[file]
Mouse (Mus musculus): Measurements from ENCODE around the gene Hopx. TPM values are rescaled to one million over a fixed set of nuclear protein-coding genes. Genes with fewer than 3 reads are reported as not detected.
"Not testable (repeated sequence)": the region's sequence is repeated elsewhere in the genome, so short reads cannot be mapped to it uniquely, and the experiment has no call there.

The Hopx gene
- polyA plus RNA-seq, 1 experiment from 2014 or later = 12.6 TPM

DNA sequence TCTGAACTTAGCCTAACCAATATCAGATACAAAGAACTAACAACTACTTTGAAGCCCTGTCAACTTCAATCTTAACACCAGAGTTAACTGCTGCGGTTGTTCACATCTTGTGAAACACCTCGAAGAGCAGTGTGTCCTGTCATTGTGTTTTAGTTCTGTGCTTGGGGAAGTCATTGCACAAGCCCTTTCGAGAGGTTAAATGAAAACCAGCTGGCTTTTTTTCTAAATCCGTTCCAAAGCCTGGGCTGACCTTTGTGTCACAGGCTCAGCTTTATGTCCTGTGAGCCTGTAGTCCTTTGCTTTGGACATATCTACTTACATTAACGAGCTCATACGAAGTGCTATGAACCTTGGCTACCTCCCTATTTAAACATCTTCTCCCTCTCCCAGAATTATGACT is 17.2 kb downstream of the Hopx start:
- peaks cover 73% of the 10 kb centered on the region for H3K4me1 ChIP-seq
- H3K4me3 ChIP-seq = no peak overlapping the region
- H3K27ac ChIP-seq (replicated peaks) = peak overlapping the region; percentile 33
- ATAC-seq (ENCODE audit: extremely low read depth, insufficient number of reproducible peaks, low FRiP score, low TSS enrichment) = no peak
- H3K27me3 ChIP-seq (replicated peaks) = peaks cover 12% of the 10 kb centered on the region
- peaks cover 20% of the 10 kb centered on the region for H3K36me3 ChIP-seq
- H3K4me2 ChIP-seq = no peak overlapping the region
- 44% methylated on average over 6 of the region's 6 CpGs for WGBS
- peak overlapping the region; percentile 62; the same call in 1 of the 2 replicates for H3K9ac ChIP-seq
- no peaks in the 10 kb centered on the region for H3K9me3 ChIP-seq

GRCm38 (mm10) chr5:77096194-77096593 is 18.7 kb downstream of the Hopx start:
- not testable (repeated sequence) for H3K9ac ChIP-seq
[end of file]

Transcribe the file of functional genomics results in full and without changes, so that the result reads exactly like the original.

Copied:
Mouse (Mus musculus): Measurements from ENCODE around the gene Hopx. TPM values are rescaled to one million over a fixed set of nuclear protein-coding genes. Genes with fewer than 3 reads are reported as not detected.
"Not testable (repeated sequence)": the region's sequence is repeated elsewhere in the genome, so short reads cannot be mapped to it uniquely, and the experiment has no call there.

The Hopx gene
- polyA plus RNA-seq, 1 experiment from 2014 or later = 12.6 TPM

DNA sequence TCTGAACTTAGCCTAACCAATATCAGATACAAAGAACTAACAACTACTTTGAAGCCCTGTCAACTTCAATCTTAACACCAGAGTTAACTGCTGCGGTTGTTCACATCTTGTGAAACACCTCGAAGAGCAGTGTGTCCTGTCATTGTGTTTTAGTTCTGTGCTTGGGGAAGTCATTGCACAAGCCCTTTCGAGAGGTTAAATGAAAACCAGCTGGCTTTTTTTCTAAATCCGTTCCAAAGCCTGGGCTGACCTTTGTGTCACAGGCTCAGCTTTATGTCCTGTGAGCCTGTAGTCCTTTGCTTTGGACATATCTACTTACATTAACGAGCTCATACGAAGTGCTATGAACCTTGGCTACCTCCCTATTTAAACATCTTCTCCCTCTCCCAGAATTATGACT is 17.2 kb downstream of the Hopx start:
- peaks cover 73% of the 10 kb centered on the region for H3K4me1 ChIP-seq
- H3K4me3 ChIP-seq = no peak overlapping the region
- H3K27ac ChIP-seq (replicated peaks) = peak overlapping the region; percentile 33
- ATAC-seq (ENCODE audit: extremely low read depth, insufficient number of reproducible peaks, low FRiP score, low TSS enrichment) = no peak
- H3K27me3 ChIP-seq (replicated peaks) = peaks cover 12% of the 10 kb centered on the region
- peaks cover 20% of the 10 kb centered on the region for H3K36me3 ChIP-seq
- H3K4me2 ChIP-seq = no peak overlapping the region
- 44% methylated on average over 6 of the region's 6 CpGs for WGBS
- peak overlapping the region; percentile 62; the same call in 1 of the 2 replicates for H3K9ac ChIP-seq
- no peaks in the 10 kb centered on the region for H3K9me3 ChIP-seq

GRCm38 (mm10) chr5:77096194-77096593 is 18.7 kb downstream of the Hopx start:
- not testable (repeated sequence) for H3K9ac ChIP-seq